But Sujata and Alpana were playing in the local league when they should have been urging the AIFF and the IFA to process their papers. The duo approached the AIFF just before heading for Germany as they could not mobilise funds for international travel.
AIFF boss Priya Ranjan Das Munshi claimed the two girls had been cleared. But there was a communication gap. “We did give them Rs 70,000 that covered their air fare, but they had left things to the last minute,” says AIFF spokesman Bablu De. “It is actually the fault of the IFA. The German football authorities are blaming the IFA which kept them committed to the local league.”
The IFA, for its part, blames the Income Tax club. “The girls did not apply for the clearance in time,” said Ranjit Gupta, the IFA joint secretary. “It’s probably because Income Tax thought it will win the local championship this year and Sujata and Alpana were too valuable for them to lose.”
The Income Tax club, in its turn, blames the girls and the AIFF and the IFA. “First, the girls left it till too late and now they are complaining that we did not help them enough. It should have been clear after the Bhaichung incident that FIFA rules say if they are playing in the national league they cannot play abroad without three months’ clearance,” said the club’s Tapan Ganguly.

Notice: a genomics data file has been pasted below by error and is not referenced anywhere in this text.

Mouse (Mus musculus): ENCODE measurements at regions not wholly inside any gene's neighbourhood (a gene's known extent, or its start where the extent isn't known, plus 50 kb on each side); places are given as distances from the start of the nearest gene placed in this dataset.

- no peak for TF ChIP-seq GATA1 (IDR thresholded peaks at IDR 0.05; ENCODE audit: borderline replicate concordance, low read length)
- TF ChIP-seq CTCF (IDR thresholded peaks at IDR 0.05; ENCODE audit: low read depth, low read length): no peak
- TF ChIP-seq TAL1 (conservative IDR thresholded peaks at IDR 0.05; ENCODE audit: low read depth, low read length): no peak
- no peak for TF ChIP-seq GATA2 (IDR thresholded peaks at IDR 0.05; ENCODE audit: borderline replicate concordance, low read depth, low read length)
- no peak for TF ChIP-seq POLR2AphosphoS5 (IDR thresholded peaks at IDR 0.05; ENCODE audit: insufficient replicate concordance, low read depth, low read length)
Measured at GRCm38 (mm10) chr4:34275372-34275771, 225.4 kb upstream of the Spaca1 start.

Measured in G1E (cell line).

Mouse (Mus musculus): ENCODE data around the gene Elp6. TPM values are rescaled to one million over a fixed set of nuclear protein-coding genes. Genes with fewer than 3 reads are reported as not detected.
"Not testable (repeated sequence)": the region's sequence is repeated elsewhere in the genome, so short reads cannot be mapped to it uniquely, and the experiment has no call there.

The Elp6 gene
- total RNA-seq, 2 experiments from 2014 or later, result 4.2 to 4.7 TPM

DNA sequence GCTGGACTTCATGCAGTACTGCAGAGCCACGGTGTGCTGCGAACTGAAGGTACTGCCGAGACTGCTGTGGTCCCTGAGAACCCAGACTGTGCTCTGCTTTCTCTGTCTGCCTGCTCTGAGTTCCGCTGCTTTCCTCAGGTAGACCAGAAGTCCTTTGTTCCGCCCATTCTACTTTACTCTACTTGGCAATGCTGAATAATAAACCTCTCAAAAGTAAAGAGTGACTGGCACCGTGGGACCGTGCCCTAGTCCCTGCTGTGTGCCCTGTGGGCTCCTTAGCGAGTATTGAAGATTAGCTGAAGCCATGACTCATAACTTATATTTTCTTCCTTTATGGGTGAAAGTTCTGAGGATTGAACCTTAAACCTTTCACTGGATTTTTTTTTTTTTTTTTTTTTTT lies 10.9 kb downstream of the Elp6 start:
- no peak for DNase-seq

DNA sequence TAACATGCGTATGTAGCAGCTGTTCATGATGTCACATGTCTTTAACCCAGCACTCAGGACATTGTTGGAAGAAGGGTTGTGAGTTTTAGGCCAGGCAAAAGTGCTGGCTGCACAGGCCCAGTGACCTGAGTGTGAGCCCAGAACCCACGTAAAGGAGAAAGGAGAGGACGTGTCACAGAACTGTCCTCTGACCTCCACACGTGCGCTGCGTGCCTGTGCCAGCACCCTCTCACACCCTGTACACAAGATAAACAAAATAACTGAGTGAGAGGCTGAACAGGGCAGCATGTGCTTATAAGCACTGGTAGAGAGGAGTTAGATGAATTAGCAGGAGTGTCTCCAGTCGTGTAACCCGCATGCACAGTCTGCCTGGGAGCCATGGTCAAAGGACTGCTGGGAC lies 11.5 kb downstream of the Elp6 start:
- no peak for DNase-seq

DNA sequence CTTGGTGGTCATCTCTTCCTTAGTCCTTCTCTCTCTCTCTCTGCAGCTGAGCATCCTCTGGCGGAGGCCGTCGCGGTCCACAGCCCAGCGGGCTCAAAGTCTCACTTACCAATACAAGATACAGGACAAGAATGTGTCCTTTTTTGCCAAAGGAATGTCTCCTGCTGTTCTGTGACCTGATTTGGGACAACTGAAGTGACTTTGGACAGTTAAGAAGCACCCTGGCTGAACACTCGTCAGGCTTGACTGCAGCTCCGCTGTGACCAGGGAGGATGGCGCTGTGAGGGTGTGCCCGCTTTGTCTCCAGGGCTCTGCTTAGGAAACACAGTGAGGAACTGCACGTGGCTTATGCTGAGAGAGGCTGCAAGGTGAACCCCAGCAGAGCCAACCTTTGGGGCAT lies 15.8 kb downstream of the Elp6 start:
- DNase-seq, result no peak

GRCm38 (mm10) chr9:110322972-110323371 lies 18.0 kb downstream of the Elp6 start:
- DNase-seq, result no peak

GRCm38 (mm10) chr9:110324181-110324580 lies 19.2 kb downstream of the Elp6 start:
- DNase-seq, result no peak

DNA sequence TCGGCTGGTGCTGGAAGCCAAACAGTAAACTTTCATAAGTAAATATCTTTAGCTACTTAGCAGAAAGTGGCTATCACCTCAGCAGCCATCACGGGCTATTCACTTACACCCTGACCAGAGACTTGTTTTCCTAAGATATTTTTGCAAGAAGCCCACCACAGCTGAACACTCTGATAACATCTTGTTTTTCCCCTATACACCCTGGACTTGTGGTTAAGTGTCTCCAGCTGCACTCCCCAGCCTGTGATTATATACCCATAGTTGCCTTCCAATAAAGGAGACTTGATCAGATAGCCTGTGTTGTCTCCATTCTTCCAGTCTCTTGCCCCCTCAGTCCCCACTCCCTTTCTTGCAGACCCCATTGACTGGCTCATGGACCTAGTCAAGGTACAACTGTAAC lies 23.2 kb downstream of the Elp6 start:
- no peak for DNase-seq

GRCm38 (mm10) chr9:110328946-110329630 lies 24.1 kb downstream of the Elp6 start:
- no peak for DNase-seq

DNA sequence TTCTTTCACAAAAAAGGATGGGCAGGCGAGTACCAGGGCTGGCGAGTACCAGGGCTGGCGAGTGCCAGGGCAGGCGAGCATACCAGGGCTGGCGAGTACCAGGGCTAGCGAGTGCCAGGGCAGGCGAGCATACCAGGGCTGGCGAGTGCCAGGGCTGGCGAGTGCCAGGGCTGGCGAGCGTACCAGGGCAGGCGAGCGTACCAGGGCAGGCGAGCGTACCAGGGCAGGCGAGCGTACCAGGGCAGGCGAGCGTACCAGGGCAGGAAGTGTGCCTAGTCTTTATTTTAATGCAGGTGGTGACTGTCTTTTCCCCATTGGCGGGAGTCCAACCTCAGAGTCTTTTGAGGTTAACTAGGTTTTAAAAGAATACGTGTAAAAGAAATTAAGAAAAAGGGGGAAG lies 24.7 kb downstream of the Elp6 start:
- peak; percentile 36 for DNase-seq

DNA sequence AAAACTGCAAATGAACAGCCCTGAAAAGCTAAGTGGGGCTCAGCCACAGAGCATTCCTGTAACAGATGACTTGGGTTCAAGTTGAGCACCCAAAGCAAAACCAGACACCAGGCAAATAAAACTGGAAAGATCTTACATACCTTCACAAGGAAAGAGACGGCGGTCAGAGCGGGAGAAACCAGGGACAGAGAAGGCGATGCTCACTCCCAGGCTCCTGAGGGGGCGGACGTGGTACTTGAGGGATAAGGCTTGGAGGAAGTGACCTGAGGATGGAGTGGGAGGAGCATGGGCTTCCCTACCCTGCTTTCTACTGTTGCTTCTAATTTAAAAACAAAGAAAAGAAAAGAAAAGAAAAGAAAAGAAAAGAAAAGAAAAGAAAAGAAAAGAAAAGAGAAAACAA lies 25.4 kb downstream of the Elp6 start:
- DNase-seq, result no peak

Sujata and Alpana are praying that the German authorities extend the invitation this year too. But it might be a different story now. Sujata said TSV Crailsheim, having topped its group, was set to move into the first division when they left Germany on March 14.
As they packed their backs, the only words of consolation Hubert Oechsner, TSV Crailsheim manager, had for them were : “I tried very hard. But why doesn’t India want you to play here — that is what it looks like to me.”